Award Date


Degree Type


Degree Name

Doctor of Philosophy (PhD)



First Committee Member

Eugene I. Smith

Second Committee Member

Adam Simon

Third Committee Member

Terry Spell

Fourth Committee Member

Michael Wells

Fifth Committee Member

Chih-Hsiang Ho

Number of Pages



This dissertation is composed of three papers that apply geologic mapping, whole rock geochemical and isotopic analysis, and mineral chemistry to describe two large, long-lived (~6 million years), and compositionally heterogeneous volcanic fields and posit sources of the rock types present in each. These fields are the McCullough Range in southern Nevada, which was a locus of volcanic activity from ~19 - 12 Ma and the Black Rock Desert volcanic field in west-central Utah, which began forming at ~6 Ma and is still active today, with the most recent eruption occurring ~720 years ago.

Chapter Two is composed of a paper summarizing the physical and chemical properties of the Black Rock Desert (BRD) and Markagunt Plateau (MP) volcanic fields in Utah. Both the BRD and MP volcanic fields have been active for about 6 million years and are composed of similar rock types. In the last 2.5 million years, volcanoes in both the BRD and MP fields erupted tholeiitic basalts and calc-alkaline intermediate rocks. Comparing and contrasting the chemical attributes of the two volcanic fields led to the conclusion that despite differences in the amount of crustal extension, subalkaline rocks in both volcanic fields are both common and share common petrogenetic histories.

Chapter Three is a detailed study of a subfield of the BRD volcanic field: the ca. 2.7 - 2.1 Ma Twin Peaks volcanic field. The paper presents the results of detailed mapping and extensive sampling, and utilizes both whole rock and mineral chemistry to propose a basic petrogenetic model for the formation and evolution of the Twin Peaks caldera. Two major conclusions came from this study: 1) the Twin Peaks caldera was produced in a similar fashion to the 1912 Novarupta-Katmai eruption in Alaska, in that the earliest eruptions, including those that formed the Twin Peaks caldera, occurred ~10 km west of the actual location of the caldera itself. 2) The range in compositions and order of eruptions for the first episode was the product of partially emptying a zoned magma chamber with rhyolite at the top and basalt at the bottom of the erupted portion.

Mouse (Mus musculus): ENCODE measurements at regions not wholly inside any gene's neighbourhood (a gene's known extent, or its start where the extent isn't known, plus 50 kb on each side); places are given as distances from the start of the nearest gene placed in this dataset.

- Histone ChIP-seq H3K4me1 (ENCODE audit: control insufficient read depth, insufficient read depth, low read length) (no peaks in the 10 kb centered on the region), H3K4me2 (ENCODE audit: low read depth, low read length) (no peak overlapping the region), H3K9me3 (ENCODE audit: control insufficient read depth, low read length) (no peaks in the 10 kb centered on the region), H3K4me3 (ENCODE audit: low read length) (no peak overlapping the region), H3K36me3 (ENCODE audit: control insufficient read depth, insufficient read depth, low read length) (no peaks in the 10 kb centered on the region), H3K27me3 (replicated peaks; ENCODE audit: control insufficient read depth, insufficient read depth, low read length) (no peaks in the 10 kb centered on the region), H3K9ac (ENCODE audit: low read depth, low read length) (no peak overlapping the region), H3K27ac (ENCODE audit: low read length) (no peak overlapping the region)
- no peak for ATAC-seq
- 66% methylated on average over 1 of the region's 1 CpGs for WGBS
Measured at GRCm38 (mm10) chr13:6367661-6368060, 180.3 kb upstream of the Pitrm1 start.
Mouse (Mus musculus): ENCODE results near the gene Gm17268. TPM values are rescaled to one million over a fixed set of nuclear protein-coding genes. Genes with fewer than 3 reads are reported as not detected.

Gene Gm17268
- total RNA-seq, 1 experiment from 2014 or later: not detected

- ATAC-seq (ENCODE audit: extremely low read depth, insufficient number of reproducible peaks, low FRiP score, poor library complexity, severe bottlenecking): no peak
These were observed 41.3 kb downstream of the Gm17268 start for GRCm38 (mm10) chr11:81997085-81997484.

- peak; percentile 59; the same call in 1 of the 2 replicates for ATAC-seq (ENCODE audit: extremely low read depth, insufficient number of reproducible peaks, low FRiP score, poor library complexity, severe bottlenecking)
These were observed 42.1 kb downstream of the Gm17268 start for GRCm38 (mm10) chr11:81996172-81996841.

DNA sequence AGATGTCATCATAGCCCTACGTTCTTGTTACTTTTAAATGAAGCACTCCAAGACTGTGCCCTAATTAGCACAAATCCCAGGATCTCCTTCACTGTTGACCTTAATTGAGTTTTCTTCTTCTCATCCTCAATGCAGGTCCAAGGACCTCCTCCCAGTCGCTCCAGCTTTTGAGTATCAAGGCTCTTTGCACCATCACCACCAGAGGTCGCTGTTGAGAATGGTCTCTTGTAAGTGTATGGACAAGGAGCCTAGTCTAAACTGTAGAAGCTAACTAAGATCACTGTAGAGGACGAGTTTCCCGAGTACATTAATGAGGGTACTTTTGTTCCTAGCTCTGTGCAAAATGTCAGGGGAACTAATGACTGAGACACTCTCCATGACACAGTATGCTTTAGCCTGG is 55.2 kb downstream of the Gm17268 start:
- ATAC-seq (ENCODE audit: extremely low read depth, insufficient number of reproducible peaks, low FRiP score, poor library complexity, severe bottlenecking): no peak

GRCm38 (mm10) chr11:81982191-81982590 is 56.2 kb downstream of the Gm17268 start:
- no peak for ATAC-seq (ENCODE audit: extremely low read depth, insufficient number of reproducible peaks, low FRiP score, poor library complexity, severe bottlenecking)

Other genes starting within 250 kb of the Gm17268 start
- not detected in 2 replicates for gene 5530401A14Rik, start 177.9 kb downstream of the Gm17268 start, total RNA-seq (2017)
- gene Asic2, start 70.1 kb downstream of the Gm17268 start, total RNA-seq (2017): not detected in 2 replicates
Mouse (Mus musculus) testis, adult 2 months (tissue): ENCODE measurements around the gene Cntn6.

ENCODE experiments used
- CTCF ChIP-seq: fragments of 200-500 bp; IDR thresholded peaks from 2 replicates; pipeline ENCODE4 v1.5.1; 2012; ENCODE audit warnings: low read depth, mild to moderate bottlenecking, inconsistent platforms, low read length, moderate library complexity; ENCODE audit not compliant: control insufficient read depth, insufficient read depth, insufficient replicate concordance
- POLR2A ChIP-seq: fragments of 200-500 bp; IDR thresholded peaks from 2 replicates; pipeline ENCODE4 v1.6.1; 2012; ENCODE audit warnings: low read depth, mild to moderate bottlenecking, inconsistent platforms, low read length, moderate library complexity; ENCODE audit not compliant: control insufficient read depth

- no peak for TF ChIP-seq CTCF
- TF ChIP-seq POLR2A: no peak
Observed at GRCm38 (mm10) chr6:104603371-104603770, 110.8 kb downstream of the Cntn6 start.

Chapter Four is focused on the lower to middle Miocene strata of the McCullough Range volcanic field. Located along the western margin of the northern Colorado River extensional corridor (NCREC), the McCullough Range volcanic field has two attributes which make it ideally suited for detailed geochemical study: 1) it was active prior to and during large magnitude extension in the central Basin and Range Province; and, 2) it is tilted but not as highly extended or altered as volcanic fields within the NCREC itself. The major findings of this study include the discovery of the pre-extensional Enigma stratovolcano. The Enigma Volcano is comprised of a chemically enriched lower portion and of a calc-alkaline upper portion. Detailed mapping and chemistry suggested that volcanic rocks formed during early magmatic activity in the NCREC obtained their chemical enrichments (high volatiles, P, Zr, Sr, Ba, and LREE) from partial melting of a melt-metasomatized and subduction-modified sub-continental lithospheric mantle. In contrast to the early activity, later pre-extensional NCREC volcanism, typified by the upper Enigma Volcano, was the typical calc-alkaline intermediate composition associated with the early phases of extensional activity in the rest of the BRP.


Basin and Range Province; Igneous Petrology; Igneous rocks; Nevada – McCullough Range; Northern Colorado River Extensional Corridor; United States – Great Basin; Utah– Black Rock Desert; Volcanic fields


Geochemistry | Geology | Volcanology